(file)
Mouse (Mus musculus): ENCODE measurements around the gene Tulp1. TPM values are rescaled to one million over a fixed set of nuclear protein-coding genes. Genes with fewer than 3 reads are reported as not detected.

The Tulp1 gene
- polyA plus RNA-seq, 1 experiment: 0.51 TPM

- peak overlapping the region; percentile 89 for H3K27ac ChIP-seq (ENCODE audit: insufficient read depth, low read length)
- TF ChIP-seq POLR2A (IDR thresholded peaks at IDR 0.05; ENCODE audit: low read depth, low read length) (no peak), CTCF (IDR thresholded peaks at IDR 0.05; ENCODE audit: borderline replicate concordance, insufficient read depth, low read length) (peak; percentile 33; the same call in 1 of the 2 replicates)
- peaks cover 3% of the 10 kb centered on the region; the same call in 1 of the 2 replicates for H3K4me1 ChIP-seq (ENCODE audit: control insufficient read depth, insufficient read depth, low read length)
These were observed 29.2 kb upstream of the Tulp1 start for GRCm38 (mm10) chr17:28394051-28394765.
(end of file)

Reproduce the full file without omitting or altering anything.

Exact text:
Mouse (Mus musculus): ENCODE measurements around the gene Tulp1. TPM values are rescaled to one million over a fixed set of nuclear protein-coding genes. Genes with fewer than 3 reads are reported as not detected.

The Tulp1 gene
- polyA plus RNA-seq, 1 experiment: 0.51 TPM

- peak overlapping the region; percentile 89 for H3K27ac ChIP-seq (ENCODE audit: insufficient read depth, low read length)
- TF ChIP-seq POLR2A (IDR thresholded peaks at IDR 0.05; ENCODE audit: low read depth, low read length) (no peak), CTCF (IDR thresholded peaks at IDR 0.05; ENCODE audit: borderline replicate concordance, insufficient read depth, low read length) (peak; percentile 33; the same call in 1 of the 2 replicates)
- peaks cover 3% of the 10 kb centered on the region; the same call in 1 of the 2 replicates for H3K4me1 ChIP-seq (ENCODE audit: control insufficient read depth, insufficient read depth, low read length)
These were observed 29.2 kb upstream of the Tulp1 start for GRCm38 (mm10) chr17:28394051-28394765.